Source: Educational Action Research, Volume 16, Issue 2 June 2008 ,
pages 149 - 162
In a recent issue of Educational Action Research, Stephen Kemmis argued that action research should be participative in nature and involve 'open communication' by engaging the voices and perspectives of others besides teachers, such as students, parents/caregivers and other community members.
This article explores the implications of this call for open communication, with reference to results from one study conducted within New Zealand that investigated teachers' action research work from multiple and culturally diverse perspectives.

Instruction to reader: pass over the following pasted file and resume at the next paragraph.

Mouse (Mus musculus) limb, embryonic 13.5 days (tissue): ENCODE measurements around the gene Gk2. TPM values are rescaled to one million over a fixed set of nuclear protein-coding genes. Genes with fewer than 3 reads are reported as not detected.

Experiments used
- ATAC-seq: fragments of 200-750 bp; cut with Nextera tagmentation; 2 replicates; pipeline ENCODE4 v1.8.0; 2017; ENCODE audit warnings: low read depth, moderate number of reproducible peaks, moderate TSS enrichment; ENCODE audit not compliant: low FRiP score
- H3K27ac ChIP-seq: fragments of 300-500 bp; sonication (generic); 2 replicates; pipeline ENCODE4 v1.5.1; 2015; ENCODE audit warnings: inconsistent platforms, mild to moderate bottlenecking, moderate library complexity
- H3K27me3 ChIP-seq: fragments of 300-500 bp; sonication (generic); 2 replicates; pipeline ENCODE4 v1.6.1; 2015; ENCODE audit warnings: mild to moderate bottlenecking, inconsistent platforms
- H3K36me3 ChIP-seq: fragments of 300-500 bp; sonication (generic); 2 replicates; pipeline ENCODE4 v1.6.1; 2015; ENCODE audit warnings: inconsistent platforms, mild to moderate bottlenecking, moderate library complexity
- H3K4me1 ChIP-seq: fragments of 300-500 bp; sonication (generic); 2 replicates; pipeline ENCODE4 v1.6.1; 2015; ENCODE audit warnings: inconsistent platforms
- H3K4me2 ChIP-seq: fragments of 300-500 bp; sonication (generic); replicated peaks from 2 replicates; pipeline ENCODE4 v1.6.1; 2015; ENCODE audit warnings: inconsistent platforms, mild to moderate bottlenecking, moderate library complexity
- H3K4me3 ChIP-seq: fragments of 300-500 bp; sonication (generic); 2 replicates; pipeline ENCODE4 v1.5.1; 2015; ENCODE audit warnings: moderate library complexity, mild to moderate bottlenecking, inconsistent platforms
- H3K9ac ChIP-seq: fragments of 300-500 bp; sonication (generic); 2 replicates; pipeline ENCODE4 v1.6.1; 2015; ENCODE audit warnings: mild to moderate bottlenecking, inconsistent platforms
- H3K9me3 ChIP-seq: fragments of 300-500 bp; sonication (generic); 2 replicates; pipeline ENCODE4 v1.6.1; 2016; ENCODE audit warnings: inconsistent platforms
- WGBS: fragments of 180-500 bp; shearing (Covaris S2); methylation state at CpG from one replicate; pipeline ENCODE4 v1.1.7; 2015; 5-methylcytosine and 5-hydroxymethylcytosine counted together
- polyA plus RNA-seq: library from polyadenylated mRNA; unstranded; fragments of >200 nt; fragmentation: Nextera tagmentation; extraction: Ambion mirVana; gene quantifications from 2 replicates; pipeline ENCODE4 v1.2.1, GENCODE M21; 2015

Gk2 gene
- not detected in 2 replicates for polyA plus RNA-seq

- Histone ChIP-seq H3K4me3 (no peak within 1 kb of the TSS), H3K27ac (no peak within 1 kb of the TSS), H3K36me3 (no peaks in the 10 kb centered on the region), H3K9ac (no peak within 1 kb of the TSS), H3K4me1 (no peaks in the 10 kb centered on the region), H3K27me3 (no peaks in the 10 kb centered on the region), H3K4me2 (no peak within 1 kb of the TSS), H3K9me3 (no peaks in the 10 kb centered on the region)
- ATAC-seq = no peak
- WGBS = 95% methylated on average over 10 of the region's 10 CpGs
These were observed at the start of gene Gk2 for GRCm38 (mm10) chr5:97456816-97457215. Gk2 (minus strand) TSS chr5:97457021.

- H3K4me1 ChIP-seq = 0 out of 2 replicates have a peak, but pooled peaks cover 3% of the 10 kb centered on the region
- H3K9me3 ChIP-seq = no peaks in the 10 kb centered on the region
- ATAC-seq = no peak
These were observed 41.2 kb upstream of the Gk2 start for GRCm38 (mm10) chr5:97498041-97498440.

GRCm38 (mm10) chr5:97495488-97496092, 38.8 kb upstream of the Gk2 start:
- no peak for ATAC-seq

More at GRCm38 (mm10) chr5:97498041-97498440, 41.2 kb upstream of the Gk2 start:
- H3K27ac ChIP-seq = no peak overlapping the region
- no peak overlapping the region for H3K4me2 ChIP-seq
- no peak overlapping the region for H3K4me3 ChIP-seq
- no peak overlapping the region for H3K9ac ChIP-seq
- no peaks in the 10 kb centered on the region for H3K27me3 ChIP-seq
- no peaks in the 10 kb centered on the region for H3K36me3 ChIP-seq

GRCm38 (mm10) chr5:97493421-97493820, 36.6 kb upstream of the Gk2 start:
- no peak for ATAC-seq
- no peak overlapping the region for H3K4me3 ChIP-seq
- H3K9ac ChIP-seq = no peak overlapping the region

Data analysis from this study revealed a number of barriers to maintaining critical, public dialogue and collective inquiry. Foremost amongst these was a lack of preparation and willingness on the part of school management to respond to specific challenges put forward from some stakeholder groups, particularly at a time when race relationships between Maori and non-Maori groups dominated national news headlines.
- Teacher Professionalism in Flemish Policy on Teacher Education: A Critical Analysis of The Decree on Teacher Education (2006) in Flanders, Belgium
- Student-teachers As Researchers: Towards A Professional Development Orientation in Teacher Education. Possibilities and Limitations in the Greek University